Friday, 19 November 2010

Scottish Spirituality

This week we celebrated St Margaret of Scotland's day (a home communion on the day, eucharist on Bute the day after, eucharist in Dunoon the day after that - rural dispersed ministry!)




This particular saint's day has set me thinking about the nature of Scottish spirituality, as opposed to British, celtic, western or other forms of spirituality. Trying to define spirituality per se is a risky business, as it becomes very, very hard to define boundaries between spiritual, cultural, contextual (if that is different to cultural), traditional etc. etc.


But it is an interesting subject, for an Anglican priest, trained in England, brought up in Scotland and now returned home to an episcopal church, pejoratively referred to as 'The English Church' by many. And it IS an 'English' church*, compared to the Church of Scotland or the Irish-rooted catholic church. The history of the episcopal church is wrapped together with English government and church politics. Our liturgy is recognisably Anglican, while peculiarly Scottish.


Where to go with all this? I have spotted some work by Ian Bradley at St Andrew's (I await a book or two via Amazon) and some activity in the Scottish Baptist College, which looks a wee bit like nationalistic spirituality rather than Scottish, but that's from a cursory glance. There are yards of books on celtic spirituality, Iona and so forth. Future posts about what all that stuff looks like. I also note with great interest the primus of my own denomination blogging about an interest in the Scottish Episcopal spirituality that preceded the English dominated Oxford movement (well, really Cambridge Camden Society driven) revival in Scotland. The Oxford movement was really about authority in the English/Irish state churches, Cambridge drove the liturgical changes that are associated with the revival. I digress.


But what about ordinary, everyday, SNP-government lead, supermarket-shopping, soap-opera-watching Scottish spirituality? The nation that produced Hume must have some defining sense of the spiritual. Following Hume's empirical lead, I can share my own observations from my short time back north of the border. St Margaret is a useful aide memoire.


She was eminently practical, working for the well-being of the subjects of her nation, establishing education, charitable support, even a ferry to let people get to the capital city, Dunfermline. She is regarded as a philanthropist in a time when royal power was absolute and often self-serving. But she was also prayerful and pious, founding churches and monasteries. She reformed the church of her time. She exemplified a balance of the practical and the pious, a balance of maintaining tradition and reforming for the good of all.


That seems a good starting point for a contemporary Scottish spirituality. It must be practically rooted, because as a nation we stand for little or no nonsense (with the possible exception of the design of the Scottish Parliament). Words without actions will not impress a Scot or an incomer hardy enough to settle here. We are also inclined to change that which needs changing - hence why Scots led most of the technological and philosophical innovations that created the modern world (challenge that!). But we are also a people who can connect to God in a profound and deep way, finding divinity in the beauty of the landscape, the wonder of natural life, the excitement of the arts, the sacramental encounter of God in everyday things. Like bread and wine.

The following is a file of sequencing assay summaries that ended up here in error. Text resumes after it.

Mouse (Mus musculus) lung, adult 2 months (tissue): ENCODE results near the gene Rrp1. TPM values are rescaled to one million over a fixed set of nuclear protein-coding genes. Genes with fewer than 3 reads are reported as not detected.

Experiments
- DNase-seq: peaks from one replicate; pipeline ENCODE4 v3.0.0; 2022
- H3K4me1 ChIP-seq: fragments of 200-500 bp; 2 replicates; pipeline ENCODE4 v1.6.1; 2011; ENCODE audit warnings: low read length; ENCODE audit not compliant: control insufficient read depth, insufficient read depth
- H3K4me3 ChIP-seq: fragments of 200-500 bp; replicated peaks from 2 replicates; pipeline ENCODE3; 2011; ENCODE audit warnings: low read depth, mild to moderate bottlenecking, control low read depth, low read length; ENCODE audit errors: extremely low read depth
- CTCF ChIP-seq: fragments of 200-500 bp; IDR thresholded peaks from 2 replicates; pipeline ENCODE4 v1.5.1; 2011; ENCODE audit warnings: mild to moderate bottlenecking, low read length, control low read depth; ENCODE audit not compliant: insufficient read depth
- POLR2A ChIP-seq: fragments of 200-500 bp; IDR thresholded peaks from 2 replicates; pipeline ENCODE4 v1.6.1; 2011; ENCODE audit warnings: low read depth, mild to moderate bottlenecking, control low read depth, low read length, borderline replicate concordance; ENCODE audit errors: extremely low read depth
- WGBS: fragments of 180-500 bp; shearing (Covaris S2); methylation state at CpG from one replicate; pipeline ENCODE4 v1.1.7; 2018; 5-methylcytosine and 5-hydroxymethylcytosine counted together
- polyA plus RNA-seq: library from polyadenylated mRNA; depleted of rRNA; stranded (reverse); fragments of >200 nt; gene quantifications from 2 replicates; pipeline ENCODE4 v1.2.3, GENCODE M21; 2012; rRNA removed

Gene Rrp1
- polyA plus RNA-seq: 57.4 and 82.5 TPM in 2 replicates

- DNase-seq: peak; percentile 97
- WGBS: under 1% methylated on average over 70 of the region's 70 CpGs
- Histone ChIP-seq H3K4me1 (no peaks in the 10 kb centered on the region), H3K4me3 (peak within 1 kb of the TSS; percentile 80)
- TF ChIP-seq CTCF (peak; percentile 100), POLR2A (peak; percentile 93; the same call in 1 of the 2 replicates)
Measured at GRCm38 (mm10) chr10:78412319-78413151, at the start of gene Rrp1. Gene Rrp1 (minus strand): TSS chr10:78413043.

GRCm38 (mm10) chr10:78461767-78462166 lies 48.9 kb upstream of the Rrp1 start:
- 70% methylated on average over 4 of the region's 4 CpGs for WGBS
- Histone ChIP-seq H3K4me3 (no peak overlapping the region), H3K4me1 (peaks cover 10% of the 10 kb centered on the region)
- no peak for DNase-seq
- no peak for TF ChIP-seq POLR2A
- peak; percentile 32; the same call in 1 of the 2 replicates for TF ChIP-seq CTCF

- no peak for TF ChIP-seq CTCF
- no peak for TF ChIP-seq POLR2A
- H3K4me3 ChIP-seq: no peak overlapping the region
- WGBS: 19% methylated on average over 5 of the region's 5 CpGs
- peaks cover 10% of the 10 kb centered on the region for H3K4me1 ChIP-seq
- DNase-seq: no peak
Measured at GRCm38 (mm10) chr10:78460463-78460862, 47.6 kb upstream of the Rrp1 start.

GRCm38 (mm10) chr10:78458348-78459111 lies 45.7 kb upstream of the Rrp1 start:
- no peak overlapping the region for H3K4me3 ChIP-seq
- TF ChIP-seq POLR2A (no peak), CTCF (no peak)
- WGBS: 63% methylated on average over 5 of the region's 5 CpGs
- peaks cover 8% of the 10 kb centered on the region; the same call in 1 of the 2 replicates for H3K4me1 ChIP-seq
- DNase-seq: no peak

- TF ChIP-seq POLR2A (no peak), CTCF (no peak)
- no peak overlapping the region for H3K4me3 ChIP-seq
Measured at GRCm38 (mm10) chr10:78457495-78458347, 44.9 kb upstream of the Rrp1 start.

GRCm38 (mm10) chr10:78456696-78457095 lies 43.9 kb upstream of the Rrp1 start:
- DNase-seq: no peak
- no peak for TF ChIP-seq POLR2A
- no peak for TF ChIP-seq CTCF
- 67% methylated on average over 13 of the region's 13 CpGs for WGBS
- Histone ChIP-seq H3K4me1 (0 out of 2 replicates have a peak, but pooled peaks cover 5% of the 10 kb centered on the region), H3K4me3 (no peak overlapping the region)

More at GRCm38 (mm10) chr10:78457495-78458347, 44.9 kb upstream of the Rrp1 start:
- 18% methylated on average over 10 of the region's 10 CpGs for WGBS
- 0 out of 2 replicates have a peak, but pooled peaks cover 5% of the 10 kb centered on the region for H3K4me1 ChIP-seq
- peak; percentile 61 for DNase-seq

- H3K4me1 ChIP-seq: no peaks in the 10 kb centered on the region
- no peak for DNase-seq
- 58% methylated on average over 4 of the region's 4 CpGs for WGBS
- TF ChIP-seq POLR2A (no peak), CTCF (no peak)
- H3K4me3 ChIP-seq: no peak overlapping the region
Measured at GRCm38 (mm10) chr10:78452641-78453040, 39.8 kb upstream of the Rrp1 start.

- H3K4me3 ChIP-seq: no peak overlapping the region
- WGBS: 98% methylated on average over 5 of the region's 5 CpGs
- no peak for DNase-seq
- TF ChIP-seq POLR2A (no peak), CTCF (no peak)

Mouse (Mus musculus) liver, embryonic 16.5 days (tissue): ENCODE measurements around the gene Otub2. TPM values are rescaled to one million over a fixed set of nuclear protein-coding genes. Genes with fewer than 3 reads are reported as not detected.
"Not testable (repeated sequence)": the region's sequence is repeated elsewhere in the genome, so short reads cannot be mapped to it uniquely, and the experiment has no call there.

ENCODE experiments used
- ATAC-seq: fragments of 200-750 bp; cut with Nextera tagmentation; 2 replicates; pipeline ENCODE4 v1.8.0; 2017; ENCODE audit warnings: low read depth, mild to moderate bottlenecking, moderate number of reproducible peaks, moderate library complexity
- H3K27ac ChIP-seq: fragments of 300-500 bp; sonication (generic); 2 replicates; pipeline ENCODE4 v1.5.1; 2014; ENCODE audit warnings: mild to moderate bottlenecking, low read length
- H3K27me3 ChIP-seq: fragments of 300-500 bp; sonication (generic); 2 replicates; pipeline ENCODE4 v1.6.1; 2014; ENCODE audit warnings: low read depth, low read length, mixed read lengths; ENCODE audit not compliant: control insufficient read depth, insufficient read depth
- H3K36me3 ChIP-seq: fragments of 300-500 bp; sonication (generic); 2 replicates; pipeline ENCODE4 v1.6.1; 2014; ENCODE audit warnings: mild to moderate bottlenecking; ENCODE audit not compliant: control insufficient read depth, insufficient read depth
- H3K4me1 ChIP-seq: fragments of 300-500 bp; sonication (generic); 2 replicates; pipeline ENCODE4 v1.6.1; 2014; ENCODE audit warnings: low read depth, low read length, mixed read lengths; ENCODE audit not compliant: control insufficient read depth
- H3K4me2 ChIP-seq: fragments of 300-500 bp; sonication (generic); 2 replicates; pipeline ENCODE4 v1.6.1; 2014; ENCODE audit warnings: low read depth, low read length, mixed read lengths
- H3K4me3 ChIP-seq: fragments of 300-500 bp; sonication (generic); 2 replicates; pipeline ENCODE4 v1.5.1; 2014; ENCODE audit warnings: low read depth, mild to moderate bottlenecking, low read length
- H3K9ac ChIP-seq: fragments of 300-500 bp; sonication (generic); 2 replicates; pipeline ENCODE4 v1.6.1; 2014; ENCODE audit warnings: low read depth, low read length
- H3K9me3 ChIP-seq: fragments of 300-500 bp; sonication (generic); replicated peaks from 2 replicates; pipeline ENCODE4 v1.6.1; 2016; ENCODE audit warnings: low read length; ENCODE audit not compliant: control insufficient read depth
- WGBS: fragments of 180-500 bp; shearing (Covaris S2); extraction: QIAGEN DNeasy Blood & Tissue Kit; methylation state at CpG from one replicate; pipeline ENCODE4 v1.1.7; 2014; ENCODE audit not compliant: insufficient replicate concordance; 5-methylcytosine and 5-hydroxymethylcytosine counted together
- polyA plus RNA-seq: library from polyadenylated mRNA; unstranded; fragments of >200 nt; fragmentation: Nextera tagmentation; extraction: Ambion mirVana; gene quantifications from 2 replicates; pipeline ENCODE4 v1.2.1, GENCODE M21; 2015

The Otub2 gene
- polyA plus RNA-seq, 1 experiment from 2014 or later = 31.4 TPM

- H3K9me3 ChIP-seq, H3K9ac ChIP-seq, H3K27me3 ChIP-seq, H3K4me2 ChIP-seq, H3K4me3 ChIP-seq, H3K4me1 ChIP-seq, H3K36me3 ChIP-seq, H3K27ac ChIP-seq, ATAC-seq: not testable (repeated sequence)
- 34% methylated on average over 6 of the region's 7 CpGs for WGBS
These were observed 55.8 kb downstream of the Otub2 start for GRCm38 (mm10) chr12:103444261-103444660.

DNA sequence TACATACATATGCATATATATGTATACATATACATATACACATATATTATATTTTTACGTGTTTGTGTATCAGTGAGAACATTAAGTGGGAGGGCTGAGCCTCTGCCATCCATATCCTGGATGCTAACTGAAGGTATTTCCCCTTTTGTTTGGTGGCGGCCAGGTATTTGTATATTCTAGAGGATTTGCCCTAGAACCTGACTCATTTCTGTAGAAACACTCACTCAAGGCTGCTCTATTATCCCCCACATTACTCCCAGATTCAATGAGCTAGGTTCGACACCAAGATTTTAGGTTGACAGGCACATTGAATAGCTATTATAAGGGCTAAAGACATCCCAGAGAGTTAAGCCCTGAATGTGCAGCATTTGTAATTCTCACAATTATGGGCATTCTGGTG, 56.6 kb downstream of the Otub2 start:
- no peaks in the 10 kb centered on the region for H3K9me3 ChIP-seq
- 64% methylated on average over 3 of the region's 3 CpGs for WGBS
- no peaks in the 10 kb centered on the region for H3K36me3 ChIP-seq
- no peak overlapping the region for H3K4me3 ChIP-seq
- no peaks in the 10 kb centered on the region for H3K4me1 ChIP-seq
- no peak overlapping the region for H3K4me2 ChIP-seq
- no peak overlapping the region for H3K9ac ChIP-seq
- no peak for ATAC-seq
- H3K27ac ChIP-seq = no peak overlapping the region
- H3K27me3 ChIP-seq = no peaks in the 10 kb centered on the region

I'll leave it there - and I'm sure people of other ethnic/national roots might argue that the above applies to their own characteristics. To be honest, the real search here may be to discern what it is to be Scottish in the first place.

*I am ever conscious of the very large proportion of folk from south of the border that form part of our congregations, as well as the 18th century settlements with the English establishment that allowed this Scottish protestant church to be free. As well as the English driven worship innovation in the 19th century. And so on. Added 23 Nov 2010.

5 comments:

  1. Glad to have found you, old friend. I have some back-reading to do here! Love to you all!

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  2. I look forward to following your search! Watched a TEDtalk vid at MRC yesterday that suggested that the Enlightenment came about as the result of the introduction of coffee shops in Britain - painted a picture of the lethargic thought that was the product of a people who drank alcohol (small beer, gin etc) instead of the (unhealthy) water!

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  3. TEDtalk? I hadn't caught that aspect of enlightenment history before. An interesting line of thinking - allowing lines of thinking to develop. I personally think no longer executing people for blasphemy was also a contributing factor...
    Coffee shop enlightenment:
    Descartes, 'I think, therefore I'll have an expresso.'
    Hobbes, 'Life is nasty, brutal and short - of lattes.'

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  4. http://www.ted.com/

    Tee hee, BTW...

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  5. Dear Kenny - thanks for the verbal comments and veiled threats over 'it IS an English church' above! There are many good debates to be had over being Anglican and where our accrued roots, Scottish and other lie. I blame Walter Scott, of course.

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